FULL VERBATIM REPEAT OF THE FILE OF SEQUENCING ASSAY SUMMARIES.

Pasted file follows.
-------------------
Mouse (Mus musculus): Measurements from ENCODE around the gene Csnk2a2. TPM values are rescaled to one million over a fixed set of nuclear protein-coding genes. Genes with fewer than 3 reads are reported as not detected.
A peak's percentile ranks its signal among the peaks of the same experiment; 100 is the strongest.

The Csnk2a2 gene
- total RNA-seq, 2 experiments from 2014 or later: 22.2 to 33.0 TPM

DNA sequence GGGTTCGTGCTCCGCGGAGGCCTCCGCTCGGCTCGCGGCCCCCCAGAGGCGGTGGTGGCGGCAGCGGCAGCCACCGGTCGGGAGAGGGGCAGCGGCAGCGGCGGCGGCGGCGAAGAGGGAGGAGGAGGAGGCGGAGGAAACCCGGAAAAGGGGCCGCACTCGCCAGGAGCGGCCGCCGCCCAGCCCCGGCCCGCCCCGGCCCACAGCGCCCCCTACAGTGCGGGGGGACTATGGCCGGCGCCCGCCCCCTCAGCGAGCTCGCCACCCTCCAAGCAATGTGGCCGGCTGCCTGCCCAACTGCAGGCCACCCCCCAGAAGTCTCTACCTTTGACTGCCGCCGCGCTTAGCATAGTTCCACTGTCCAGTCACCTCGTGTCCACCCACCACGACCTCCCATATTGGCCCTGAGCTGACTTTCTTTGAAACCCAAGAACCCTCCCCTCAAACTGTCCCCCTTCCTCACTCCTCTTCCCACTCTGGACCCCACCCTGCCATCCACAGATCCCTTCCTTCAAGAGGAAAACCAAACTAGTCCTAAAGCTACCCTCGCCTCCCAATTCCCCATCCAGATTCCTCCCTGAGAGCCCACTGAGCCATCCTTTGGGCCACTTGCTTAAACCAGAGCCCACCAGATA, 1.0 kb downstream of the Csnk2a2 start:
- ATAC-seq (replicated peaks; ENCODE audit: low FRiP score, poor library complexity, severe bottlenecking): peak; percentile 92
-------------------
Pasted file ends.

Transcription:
Mouse (Mus musculus): Measurements from ENCODE around the gene Csnk2a2. TPM values are rescaled to one million over a fixed set of nuclear protein-coding genes. Genes with fewer than 3 reads are reported as not detected.
A peak's percentile ranks its signal among the peaks of the same experiment; 100 is the strongest.

The Csnk2a2 gene
- total RNA-seq, 2 experiments from 2014 or later: 22.2 to 33.0 TPM

DNA sequence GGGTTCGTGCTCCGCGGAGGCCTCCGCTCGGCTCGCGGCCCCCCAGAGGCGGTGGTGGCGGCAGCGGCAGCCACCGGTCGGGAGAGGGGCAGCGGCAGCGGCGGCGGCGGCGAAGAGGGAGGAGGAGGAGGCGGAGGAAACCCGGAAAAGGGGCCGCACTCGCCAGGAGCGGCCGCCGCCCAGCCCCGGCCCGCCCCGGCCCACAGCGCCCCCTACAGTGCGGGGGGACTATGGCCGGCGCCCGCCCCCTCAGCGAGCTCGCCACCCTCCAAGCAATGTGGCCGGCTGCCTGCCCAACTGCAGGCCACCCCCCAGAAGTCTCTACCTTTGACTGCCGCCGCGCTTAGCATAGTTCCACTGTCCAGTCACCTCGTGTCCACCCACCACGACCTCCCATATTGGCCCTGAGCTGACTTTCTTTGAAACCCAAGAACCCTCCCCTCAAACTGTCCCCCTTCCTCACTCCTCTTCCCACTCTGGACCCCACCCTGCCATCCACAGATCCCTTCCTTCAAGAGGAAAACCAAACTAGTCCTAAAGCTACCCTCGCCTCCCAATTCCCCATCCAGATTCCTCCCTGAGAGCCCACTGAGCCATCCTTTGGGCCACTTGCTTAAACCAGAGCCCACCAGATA, 1.0 kb downstream of the Csnk2a2 start:
- ATAC-seq (replicated peaks; ENCODE audit: low FRiP score, poor library complexity, severe bottlenecking): peak; percentile 92